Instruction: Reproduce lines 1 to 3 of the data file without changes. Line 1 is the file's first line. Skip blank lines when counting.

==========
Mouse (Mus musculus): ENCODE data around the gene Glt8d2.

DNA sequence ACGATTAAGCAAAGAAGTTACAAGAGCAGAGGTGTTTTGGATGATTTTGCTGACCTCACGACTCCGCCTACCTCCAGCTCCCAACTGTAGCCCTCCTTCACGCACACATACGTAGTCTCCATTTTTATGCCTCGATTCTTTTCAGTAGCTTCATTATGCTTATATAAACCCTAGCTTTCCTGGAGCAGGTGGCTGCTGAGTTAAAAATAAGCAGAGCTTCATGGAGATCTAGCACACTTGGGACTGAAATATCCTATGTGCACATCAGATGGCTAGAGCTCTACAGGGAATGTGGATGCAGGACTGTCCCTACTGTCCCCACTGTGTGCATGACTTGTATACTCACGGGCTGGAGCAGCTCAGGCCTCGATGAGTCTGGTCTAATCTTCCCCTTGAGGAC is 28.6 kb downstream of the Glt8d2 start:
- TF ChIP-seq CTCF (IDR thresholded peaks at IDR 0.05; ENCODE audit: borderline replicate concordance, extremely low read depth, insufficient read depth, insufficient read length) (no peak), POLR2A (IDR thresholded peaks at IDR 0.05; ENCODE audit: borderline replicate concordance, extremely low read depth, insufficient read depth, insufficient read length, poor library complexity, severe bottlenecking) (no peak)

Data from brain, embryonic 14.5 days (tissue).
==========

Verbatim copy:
Mouse (Mus musculus): ENCODE data around the gene Glt8d2.

DNA sequence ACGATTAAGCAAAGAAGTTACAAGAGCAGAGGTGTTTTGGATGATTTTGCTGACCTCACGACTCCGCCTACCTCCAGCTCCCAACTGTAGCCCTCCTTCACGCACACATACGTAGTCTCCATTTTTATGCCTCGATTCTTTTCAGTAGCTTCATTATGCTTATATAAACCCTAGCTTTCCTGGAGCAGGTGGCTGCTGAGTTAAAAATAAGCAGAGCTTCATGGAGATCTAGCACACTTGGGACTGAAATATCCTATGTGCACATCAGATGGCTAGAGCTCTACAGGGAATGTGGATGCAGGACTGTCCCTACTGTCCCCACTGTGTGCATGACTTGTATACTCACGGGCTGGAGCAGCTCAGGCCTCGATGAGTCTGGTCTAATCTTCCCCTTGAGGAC is 28.6 kb downstream of the Glt8d2 start:
- TF ChIP-seq CTCF (IDR thresholded peaks at IDR 0.05; ENCODE audit: borderline replicate concordance, extremely low read depth, insufficient read depth, insufficient read length) (no peak), POLR2A (IDR thresholded peaks at IDR 0.05; ENCODE audit: borderline replicate concordance, extremely low read depth, insufficient read depth, insufficient read length, poor library complexity, severe bottlenecking) (no peak)